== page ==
Developer plans to reenact the Beatles’ legendary Washington Coliseum show

Washington played a prominent role in the Beatles' stateside invasion nearly 50 years ago: On Feb. 11, 1964, just as Beatlemania was hitting our shores, the band played its first U.S. concert at the Washington Coliseum in Northeast.

To mark the 50th anniversary of the show next year, the D.C. Preservation League and Douglas Development are plotting to reenact the concert at the same venue, now a covered parking lot referred to as the Uline Arena, as one major send-off before the historic location is developed into offices and retail. The show, set for Feb. 11, will feature a cover band, Beatlemania Now, performing the same set list the Beatles did during that 35-minute show. They'll even start at 8:31 p.m., just as the Beatles did.


A look at the Beatles' first American show at the Washington Coliseum on Feb. 11, 1964, just days after their career-making Ed Sullivan appearance.  The show was performed with what was then a boxing ring as the stage. (AP Photo)

Read: The policeman stuck bullets in his ears: The story of the Beatles' Washington show

The concert, a fundraiser for the preservation league, also will feature an exhibition of photographs by Mike Mitchell, an 18-year-old shutterbug from Oxon Hill who attended the D.C. concert and captured the scene in striking black and white, as well as food trucks and events outside of the venue.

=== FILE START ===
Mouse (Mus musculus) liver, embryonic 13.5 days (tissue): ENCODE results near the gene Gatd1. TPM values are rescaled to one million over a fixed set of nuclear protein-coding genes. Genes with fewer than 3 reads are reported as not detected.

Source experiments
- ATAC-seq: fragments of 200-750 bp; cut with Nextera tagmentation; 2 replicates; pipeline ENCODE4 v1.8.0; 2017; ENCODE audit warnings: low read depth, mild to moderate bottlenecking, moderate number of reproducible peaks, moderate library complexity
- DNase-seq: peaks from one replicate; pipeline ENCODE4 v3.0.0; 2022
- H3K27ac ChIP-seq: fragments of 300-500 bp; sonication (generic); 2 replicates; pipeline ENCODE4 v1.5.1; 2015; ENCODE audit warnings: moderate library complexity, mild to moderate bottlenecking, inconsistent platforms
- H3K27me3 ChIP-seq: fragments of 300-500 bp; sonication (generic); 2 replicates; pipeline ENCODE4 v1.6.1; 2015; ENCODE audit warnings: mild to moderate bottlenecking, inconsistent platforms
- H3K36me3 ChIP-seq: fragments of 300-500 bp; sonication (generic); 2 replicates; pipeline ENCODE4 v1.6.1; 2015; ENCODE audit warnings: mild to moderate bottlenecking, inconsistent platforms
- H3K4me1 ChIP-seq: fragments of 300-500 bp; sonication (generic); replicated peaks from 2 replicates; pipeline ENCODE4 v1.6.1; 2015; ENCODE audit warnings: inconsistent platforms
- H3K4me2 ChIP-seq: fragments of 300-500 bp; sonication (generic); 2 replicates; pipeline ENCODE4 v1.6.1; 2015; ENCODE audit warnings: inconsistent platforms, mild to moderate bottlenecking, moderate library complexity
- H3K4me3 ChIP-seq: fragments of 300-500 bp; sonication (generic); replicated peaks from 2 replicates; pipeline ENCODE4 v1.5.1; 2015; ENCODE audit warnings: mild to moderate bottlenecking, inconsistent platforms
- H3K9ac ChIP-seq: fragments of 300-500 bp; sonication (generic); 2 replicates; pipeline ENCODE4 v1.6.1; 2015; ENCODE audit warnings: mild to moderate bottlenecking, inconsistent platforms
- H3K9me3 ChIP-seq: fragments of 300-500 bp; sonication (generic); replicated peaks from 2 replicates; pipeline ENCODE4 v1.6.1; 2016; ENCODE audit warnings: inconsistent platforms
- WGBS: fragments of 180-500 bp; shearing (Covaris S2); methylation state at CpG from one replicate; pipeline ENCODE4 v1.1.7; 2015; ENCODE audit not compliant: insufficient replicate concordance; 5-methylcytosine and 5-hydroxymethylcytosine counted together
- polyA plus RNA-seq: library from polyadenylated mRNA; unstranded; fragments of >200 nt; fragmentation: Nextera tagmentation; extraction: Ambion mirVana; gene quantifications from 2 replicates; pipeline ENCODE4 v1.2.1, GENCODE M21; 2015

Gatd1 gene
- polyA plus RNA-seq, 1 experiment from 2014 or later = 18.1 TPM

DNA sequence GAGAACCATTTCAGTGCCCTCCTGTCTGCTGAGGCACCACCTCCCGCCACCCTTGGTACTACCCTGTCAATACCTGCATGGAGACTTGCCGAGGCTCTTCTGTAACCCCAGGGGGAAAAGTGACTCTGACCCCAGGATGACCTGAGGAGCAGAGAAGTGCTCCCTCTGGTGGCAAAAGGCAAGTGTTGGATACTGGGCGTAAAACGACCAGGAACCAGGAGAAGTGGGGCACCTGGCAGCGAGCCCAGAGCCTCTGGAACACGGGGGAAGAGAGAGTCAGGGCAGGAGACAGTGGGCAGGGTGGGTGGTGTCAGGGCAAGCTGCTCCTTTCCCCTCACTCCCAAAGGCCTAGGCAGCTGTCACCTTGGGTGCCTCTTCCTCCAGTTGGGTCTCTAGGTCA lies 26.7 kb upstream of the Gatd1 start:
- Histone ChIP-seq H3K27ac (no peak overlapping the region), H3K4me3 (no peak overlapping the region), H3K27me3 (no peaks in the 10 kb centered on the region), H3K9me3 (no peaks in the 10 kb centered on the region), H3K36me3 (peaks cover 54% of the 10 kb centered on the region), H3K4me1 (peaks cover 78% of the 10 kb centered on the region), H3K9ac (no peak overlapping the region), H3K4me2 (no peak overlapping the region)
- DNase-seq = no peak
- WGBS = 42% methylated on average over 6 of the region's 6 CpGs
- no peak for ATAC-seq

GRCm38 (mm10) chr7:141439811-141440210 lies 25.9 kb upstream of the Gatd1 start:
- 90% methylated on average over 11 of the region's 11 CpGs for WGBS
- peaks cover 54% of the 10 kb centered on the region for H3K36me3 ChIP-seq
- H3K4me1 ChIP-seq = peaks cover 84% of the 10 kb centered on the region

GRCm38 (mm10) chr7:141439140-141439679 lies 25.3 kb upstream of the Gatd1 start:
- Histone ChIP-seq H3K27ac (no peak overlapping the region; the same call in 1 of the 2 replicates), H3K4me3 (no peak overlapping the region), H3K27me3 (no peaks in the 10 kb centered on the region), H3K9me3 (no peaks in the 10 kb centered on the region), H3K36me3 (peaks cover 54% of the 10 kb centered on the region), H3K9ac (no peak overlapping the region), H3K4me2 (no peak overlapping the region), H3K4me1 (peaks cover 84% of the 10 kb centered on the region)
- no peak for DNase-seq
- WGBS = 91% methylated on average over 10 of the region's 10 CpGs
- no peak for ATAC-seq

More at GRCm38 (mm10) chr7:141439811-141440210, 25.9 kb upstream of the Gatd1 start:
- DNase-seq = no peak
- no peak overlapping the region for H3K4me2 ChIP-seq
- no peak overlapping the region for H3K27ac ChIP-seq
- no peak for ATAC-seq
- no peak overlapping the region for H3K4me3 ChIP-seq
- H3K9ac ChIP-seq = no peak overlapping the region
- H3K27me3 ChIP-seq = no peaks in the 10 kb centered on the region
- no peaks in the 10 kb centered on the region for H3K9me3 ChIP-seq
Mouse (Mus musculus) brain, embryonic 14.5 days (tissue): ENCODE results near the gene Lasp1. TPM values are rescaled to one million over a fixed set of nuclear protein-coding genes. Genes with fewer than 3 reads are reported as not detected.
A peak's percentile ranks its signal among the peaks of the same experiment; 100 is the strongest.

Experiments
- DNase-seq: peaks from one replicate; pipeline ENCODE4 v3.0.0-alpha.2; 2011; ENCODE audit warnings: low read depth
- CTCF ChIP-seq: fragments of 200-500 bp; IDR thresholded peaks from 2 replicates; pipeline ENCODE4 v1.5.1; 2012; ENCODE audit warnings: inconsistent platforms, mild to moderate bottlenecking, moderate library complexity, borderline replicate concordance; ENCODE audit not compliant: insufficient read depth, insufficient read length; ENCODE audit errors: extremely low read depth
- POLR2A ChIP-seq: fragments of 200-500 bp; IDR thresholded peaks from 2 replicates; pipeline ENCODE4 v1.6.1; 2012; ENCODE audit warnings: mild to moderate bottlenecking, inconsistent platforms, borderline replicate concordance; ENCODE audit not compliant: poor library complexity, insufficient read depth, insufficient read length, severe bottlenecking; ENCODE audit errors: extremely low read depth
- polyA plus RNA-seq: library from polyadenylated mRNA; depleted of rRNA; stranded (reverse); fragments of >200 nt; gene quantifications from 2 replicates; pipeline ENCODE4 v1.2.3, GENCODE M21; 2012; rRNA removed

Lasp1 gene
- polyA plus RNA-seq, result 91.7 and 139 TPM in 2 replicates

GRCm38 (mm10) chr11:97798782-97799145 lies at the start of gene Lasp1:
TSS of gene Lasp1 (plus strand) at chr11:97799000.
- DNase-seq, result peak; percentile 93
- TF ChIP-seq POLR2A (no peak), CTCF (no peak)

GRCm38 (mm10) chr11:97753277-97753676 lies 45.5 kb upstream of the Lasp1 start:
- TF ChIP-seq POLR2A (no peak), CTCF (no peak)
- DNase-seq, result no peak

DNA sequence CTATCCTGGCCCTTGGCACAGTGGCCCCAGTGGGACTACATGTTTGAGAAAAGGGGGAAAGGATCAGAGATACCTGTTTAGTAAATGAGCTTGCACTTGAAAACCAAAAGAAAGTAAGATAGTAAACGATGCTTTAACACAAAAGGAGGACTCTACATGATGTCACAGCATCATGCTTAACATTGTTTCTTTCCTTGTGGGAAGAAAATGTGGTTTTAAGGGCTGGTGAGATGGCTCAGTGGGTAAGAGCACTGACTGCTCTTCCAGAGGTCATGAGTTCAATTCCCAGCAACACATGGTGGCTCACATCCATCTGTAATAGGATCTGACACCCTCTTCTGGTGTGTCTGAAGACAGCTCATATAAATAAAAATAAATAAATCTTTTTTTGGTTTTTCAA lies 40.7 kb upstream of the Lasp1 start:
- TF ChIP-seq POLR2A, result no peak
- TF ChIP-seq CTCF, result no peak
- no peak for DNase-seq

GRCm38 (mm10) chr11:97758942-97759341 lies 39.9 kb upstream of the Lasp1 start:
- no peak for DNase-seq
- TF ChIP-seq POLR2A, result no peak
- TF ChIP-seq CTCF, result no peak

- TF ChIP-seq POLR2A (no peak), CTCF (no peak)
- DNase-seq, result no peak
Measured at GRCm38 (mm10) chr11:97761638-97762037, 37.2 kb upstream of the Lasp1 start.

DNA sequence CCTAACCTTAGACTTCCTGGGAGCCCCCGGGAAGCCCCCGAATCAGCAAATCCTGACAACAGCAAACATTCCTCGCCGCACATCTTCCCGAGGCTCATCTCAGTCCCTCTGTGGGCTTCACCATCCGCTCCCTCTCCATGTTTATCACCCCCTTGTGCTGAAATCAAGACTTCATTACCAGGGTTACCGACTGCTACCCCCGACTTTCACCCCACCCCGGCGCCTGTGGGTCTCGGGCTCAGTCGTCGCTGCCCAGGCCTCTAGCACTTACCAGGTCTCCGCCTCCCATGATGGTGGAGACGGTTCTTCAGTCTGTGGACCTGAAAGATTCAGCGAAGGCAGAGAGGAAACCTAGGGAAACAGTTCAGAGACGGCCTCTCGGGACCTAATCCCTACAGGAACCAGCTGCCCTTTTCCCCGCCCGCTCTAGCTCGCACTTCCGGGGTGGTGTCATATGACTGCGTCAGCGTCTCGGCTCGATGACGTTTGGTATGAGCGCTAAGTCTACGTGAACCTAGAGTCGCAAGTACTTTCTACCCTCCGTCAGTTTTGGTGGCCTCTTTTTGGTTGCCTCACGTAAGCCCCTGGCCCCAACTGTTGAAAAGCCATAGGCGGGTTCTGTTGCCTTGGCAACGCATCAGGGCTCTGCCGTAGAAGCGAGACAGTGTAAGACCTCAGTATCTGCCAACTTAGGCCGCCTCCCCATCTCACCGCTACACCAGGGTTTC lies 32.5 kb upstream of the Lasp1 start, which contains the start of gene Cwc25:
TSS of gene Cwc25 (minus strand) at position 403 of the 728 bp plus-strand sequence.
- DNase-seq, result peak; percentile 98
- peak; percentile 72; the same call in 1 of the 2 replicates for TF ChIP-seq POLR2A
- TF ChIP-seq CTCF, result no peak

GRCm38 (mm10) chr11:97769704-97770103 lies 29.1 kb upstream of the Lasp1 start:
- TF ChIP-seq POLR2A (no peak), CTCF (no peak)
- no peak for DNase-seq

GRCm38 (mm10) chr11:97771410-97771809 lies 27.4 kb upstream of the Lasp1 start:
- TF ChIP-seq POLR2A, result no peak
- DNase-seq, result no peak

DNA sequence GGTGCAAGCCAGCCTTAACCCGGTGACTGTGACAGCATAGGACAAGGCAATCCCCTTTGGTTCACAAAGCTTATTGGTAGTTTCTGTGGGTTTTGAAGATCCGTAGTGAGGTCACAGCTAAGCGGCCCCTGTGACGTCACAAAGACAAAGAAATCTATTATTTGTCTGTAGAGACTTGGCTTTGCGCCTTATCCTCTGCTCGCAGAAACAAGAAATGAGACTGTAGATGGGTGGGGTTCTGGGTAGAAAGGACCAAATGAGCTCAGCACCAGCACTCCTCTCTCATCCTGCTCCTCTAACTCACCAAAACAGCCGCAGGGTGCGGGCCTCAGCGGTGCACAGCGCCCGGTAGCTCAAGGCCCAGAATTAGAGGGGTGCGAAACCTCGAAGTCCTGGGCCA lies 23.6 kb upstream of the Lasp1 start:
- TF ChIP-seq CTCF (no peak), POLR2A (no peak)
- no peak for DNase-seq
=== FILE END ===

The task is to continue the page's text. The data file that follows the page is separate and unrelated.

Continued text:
If you, like Al Gore, were in the crowd for that first show and want to re-live your glory days, know that there will be a couple of major differences: The Washington Coliseum's "stage" was actually a functioning boxing ring, so the Beatles were forced to perform a curious in-the-round concert for the 8,000 ticketholders in 1964 (check out the photo above).

Though the developer and the preservation league hope to re-create as much of the night as possible, the building's current condition no longer allows for in-the-round seating, explained Rebecca Miller, executive director of the preservation league. The capacity of the Uline is now just 3,500. "The arena is not shaped like it was once was. It's had severe neglect now," Miller says of the venue, whose glory days also included a visit by Malcolm X, concerts by the Rolling Stones and Patsy Cline and a wrestling match with Joe Frazier before he became a champion boxer.

Tickets for the show will go on sale Nov. 1 at www.beatlesyesterdayandtoday.com. Admission will be $45 for standing-room tickets; seated admission will be $100.

Lavanya Ramanathan is a features reporter for Style.

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